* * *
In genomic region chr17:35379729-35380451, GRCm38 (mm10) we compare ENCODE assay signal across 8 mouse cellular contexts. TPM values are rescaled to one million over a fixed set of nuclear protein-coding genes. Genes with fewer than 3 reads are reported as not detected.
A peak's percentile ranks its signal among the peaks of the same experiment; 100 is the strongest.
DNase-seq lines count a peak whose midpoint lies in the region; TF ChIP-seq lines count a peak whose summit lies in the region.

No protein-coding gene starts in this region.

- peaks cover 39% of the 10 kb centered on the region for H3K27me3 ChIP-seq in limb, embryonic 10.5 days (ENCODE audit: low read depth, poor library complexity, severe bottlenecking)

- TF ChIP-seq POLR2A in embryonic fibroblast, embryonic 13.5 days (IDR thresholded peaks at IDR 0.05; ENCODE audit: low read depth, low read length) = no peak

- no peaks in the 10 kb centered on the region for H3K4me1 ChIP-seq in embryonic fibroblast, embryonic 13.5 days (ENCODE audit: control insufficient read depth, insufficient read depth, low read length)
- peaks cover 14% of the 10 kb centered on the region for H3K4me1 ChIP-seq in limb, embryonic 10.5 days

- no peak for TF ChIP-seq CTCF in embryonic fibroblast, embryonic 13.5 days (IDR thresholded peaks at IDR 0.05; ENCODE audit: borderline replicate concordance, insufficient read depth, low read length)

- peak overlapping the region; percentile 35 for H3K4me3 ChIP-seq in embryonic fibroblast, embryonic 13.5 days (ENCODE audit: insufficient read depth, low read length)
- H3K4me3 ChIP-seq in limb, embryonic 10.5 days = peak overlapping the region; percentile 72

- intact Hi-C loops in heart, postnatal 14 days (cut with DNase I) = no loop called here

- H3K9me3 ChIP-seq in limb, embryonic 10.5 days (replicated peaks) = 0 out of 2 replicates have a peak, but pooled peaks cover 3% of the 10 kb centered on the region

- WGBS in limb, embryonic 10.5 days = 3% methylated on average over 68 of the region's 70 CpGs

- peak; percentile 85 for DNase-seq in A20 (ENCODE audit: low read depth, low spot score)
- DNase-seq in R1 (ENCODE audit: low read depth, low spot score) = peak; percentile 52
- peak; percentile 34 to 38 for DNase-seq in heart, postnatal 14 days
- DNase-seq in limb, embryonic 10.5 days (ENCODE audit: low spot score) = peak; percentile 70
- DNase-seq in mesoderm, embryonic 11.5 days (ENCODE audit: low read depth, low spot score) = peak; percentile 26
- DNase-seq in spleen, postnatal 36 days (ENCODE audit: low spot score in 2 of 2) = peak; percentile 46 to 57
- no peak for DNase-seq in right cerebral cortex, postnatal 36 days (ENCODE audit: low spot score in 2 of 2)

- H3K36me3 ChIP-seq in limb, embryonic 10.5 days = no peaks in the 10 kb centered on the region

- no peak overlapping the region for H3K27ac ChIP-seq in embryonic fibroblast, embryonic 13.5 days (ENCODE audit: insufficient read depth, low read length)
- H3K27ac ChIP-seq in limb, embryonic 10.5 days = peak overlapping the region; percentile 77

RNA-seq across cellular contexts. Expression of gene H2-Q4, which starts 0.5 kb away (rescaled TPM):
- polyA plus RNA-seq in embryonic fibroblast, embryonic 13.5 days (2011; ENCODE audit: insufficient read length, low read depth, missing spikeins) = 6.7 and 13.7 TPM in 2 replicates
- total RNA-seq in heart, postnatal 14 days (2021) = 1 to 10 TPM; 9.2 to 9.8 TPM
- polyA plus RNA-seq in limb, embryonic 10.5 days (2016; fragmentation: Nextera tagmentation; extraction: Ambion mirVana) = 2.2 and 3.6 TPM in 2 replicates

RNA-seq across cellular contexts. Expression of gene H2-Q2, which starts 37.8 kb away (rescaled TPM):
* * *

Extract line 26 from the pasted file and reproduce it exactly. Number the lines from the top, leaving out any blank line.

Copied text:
- polyA plus RNA-seq in embryonic fibroblast, embryonic 13.5 days (2011; ENCODE audit: insufficient read length, low read depth, missing spikeins) = 6.7 and 13.7 TPM in 2 replicates